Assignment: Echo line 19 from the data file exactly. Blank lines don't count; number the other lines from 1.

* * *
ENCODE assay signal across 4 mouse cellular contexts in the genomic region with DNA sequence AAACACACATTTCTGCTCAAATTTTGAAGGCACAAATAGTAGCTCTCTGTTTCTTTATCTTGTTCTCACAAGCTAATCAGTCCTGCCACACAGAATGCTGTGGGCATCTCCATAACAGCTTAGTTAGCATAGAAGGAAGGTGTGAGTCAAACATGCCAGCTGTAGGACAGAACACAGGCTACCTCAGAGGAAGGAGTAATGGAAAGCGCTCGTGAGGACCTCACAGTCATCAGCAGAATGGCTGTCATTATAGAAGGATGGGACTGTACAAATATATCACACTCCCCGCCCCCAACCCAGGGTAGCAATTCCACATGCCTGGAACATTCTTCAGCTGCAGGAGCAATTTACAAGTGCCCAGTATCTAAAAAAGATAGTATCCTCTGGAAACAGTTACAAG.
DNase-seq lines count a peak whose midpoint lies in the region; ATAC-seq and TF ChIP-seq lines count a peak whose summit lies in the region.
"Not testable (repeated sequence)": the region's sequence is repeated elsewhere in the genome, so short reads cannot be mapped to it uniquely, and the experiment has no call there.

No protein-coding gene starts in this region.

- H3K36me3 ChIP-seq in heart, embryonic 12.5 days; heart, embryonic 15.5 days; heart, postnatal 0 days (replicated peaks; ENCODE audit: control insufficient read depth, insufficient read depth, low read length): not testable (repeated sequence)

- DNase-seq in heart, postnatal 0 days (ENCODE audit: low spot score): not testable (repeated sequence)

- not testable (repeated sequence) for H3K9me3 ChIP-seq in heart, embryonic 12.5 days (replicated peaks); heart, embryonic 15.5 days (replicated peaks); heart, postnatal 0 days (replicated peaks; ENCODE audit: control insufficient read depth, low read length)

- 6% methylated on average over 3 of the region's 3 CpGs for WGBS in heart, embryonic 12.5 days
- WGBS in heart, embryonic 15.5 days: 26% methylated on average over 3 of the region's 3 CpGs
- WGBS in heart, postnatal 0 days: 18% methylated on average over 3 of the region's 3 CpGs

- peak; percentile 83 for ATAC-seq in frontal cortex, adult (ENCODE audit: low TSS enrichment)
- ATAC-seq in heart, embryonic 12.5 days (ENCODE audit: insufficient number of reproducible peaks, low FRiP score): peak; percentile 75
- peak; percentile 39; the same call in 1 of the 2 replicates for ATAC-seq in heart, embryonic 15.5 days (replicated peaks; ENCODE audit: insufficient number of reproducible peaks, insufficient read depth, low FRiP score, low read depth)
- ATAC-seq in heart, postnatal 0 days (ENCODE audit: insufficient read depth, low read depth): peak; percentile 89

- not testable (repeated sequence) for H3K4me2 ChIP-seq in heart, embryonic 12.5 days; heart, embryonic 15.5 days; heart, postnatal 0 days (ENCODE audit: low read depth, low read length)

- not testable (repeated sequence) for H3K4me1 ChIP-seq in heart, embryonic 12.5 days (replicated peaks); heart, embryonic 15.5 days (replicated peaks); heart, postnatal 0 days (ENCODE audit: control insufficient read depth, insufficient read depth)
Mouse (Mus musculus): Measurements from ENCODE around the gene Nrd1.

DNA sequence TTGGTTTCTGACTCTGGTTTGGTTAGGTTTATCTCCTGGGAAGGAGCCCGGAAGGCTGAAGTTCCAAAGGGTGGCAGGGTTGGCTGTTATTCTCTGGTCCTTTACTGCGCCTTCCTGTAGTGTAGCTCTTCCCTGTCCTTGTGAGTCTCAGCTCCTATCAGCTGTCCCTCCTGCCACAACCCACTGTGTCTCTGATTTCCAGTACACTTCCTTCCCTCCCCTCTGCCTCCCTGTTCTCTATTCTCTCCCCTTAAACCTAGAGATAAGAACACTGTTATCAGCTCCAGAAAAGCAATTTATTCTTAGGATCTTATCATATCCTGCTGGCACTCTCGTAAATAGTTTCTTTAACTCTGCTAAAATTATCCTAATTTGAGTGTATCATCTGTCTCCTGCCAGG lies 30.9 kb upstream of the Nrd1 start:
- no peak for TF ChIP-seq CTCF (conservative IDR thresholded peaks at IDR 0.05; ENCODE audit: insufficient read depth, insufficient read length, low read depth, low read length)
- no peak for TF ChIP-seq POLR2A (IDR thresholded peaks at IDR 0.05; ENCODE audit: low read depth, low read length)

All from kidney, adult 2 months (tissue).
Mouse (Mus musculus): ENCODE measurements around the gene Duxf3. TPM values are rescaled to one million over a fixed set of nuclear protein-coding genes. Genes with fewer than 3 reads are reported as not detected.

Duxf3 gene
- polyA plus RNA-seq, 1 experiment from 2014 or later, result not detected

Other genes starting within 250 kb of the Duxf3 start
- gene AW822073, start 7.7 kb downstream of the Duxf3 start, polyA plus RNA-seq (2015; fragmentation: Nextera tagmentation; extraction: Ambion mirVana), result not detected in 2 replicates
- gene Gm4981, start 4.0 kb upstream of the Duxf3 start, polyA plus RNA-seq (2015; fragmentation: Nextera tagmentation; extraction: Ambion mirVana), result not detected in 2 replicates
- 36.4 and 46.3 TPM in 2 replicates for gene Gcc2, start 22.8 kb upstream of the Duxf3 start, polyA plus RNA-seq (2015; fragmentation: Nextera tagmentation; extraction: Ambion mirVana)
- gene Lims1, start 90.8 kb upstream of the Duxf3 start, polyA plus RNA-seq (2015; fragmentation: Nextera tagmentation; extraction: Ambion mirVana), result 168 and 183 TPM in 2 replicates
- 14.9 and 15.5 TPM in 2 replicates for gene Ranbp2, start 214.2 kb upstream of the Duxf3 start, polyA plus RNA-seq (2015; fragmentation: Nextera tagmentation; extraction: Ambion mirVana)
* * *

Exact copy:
- no peak for TF ChIP-seq CTCF (conservative IDR thresholded peaks at IDR 0.05; ENCODE audit: insufficient read depth, insufficient read length, low read depth, low read length)